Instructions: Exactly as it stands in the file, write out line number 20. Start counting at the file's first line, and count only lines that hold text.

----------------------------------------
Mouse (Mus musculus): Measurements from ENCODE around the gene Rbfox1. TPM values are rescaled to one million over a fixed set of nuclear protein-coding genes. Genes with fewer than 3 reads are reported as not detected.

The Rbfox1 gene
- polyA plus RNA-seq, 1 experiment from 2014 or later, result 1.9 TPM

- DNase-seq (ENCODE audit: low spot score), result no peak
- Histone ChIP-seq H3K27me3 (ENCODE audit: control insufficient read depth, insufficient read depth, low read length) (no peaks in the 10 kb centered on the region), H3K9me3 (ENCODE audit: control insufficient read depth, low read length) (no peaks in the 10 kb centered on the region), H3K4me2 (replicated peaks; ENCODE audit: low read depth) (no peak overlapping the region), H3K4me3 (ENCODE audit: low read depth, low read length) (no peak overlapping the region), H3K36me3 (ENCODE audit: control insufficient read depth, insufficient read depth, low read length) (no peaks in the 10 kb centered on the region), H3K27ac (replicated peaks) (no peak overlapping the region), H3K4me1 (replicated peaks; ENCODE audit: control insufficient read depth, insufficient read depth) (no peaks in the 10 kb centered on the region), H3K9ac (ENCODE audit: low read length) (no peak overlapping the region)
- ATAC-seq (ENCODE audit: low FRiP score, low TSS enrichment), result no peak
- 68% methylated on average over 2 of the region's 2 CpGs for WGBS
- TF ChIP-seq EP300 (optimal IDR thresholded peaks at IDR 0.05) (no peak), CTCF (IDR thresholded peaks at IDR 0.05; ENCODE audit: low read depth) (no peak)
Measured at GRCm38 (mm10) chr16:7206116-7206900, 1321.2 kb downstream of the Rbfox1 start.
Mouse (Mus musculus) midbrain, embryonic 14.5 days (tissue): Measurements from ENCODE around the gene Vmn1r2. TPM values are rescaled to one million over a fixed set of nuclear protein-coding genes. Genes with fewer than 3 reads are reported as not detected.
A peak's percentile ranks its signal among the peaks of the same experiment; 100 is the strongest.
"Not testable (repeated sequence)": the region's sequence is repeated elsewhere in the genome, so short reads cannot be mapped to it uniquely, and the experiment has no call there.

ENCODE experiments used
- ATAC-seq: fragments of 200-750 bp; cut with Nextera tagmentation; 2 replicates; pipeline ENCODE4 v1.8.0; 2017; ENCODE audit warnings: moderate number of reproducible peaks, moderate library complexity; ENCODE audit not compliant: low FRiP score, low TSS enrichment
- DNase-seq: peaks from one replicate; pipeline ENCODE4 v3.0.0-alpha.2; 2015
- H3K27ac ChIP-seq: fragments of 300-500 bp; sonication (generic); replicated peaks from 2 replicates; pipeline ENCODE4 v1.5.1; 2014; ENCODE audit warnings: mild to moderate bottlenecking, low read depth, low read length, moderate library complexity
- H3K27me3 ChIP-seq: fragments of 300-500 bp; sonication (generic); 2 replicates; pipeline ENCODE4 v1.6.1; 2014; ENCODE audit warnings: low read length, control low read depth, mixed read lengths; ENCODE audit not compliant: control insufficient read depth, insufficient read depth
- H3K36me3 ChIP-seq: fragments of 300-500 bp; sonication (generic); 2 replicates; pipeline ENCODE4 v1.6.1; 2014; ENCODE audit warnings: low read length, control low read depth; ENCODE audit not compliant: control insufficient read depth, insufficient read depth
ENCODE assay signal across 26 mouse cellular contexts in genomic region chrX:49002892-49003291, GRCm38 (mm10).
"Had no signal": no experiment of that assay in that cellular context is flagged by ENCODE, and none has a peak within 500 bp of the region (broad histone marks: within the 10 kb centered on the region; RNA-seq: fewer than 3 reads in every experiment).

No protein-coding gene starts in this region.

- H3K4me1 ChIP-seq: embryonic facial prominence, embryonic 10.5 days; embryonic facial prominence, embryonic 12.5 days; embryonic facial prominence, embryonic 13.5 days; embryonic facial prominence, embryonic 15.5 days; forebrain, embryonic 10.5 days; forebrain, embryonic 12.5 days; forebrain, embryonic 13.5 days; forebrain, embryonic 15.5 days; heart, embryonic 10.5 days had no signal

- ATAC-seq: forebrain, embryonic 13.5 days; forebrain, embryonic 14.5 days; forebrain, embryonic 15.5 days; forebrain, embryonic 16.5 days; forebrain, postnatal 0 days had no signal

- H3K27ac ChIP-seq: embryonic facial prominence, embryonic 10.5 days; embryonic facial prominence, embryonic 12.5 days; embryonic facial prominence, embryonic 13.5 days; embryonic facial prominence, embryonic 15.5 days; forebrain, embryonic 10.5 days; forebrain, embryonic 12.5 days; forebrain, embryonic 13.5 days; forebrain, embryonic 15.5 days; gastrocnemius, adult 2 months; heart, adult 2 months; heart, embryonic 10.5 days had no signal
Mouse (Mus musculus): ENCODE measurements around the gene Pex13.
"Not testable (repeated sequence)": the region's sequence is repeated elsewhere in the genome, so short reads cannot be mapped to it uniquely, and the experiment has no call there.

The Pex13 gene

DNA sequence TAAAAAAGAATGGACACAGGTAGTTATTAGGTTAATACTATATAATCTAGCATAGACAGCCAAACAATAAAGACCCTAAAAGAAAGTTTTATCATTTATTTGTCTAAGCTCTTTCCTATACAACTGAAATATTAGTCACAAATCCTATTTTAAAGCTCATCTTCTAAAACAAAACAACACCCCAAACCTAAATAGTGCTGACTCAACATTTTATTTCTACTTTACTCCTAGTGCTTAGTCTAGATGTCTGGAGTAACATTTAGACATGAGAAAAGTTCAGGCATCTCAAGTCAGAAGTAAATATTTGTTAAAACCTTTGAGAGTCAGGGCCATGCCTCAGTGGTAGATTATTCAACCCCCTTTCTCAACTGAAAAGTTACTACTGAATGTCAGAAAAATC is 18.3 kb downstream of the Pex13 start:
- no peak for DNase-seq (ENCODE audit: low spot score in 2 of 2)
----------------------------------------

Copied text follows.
"Had no signal": no experiment of that assay in that cellular context is flagged by ENCODE, and none has a peak within 500 bp of the region (broad histone marks: within the 10 kb centered on the region; RNA-seq: fewer than 3 reads in every experiment).